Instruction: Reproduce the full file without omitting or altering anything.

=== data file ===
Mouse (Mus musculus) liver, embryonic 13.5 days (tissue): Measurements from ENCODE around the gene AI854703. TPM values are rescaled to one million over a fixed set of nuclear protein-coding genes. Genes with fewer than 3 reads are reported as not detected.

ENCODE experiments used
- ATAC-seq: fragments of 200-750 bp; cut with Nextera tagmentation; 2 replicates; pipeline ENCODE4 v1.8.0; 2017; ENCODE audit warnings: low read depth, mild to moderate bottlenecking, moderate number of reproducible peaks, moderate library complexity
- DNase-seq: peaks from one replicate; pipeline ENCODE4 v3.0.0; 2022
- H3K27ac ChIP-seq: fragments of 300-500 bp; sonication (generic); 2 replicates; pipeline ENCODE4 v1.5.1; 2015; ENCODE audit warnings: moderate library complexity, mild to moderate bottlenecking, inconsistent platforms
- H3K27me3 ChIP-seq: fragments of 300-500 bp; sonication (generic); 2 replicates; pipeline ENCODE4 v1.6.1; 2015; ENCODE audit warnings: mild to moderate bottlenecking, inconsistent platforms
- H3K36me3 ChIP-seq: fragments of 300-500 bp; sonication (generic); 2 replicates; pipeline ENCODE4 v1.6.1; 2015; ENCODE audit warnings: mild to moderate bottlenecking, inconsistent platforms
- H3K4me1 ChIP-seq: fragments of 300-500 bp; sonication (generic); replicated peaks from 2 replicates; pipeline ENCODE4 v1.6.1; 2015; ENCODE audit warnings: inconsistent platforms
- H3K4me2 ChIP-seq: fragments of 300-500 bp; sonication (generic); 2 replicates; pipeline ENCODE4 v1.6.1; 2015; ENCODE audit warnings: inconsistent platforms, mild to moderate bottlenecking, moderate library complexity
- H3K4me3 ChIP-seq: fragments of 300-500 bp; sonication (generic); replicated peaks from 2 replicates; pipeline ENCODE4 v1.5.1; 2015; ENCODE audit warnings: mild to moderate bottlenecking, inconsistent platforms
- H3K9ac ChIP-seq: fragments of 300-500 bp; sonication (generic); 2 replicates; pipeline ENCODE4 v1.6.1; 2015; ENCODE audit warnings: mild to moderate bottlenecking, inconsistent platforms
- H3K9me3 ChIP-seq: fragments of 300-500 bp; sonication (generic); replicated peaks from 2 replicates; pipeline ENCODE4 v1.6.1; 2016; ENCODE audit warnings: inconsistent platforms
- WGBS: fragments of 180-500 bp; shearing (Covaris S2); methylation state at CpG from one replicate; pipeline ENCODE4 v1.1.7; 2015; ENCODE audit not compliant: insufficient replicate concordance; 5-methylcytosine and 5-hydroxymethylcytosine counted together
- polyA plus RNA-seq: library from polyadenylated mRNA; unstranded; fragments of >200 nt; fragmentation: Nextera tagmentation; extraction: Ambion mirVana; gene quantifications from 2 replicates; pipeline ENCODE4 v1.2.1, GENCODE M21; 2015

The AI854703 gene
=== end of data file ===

Mouse (Mus musculus) liver, embryonic 13.5 days (tissue): Measurements from ENCODE around the gene AI854703. TPM values are rescaled to one million over a fixed set of nuclear protein-coding genes. Genes with fewer than 3 reads are reported as not detected.

ENCODE experiments used
- ATAC-seq: fragments of 200-750 bp; cut with Nextera tagmentation; 2 replicates; pipeline ENCODE4 v1.8.0; 2017; ENCODE audit warnings: low read depth, mild to moderate bottlenecking, moderate number of reproducible peaks, moderate library complexity
- DNase-seq: peaks from one replicate; pipeline ENCODE4 v3.0.0; 2022
- H3K27ac ChIP-seq: fragments of 300-500 bp; sonication (generic); 2 replicates; pipeline ENCODE4 v1.5.1; 2015; ENCODE audit warnings: moderate library complexity, mild to moderate bottlenecking, inconsistent platforms
- H3K27me3 ChIP-seq: fragments of 300-500 bp; sonication (generic); 2 replicates; pipeline ENCODE4 v1.6.1; 2015; ENCODE audit warnings: mild to moderate bottlenecking, inconsistent platforms
- H3K36me3 ChIP-seq: fragments of 300-500 bp; sonication (generic); 2 replicates; pipeline ENCODE4 v1.6.1; 2015; ENCODE audit warnings: mild to moderate bottlenecking, inconsistent platforms
- H3K4me1 ChIP-seq: fragments of 300-500 bp; sonication (generic); replicated peaks from 2 replicates; pipeline ENCODE4 v1.6.1; 2015; ENCODE audit warnings: inconsistent platforms
- H3K4me2 ChIP-seq: fragments of 300-500 bp; sonication (generic); 2 replicates; pipeline ENCODE4 v1.6.1; 2015; ENCODE audit warnings: inconsistent platforms, mild to moderate bottlenecking, moderate library complexity
- H3K4me3 ChIP-seq: fragments of 300-500 bp; sonication (generic); replicated peaks from 2 replicates; pipeline ENCODE4 v1.5.1; 2015; ENCODE audit warnings: mild to moderate bottlenecking, inconsistent platforms
- H3K9ac ChIP-seq: fragments of 300-500 bp; sonication (generic); 2 replicates; pipeline ENCODE4 v1.6.1; 2015; ENCODE audit warnings: mild to moderate bottlenecking, inconsistent platforms
- H3K9me3 ChIP-seq: fragments of 300-500 bp; sonication (generic); replicated peaks from 2 replicates; pipeline ENCODE4 v1.6.1; 2016; ENCODE audit warnings: inconsistent platforms
- WGBS: fragments of 180-500 bp; shearing (Covaris S2); methylation state at CpG from one replicate; pipeline ENCODE4 v1.1.7; 2015; ENCODE audit not compliant: insufficient replicate concordance; 5-methylcytosine and 5-hydroxymethylcytosine counted together
- polyA plus RNA-seq: library from polyadenylated mRNA; unstranded; fragments of >200 nt; fragmentation: Nextera tagmentation; extraction: Ambion mirVana; gene quantifications from 2 replicates; pipeline ENCODE4 v1.2.1, GENCODE M21; 2015

The AI854703 gene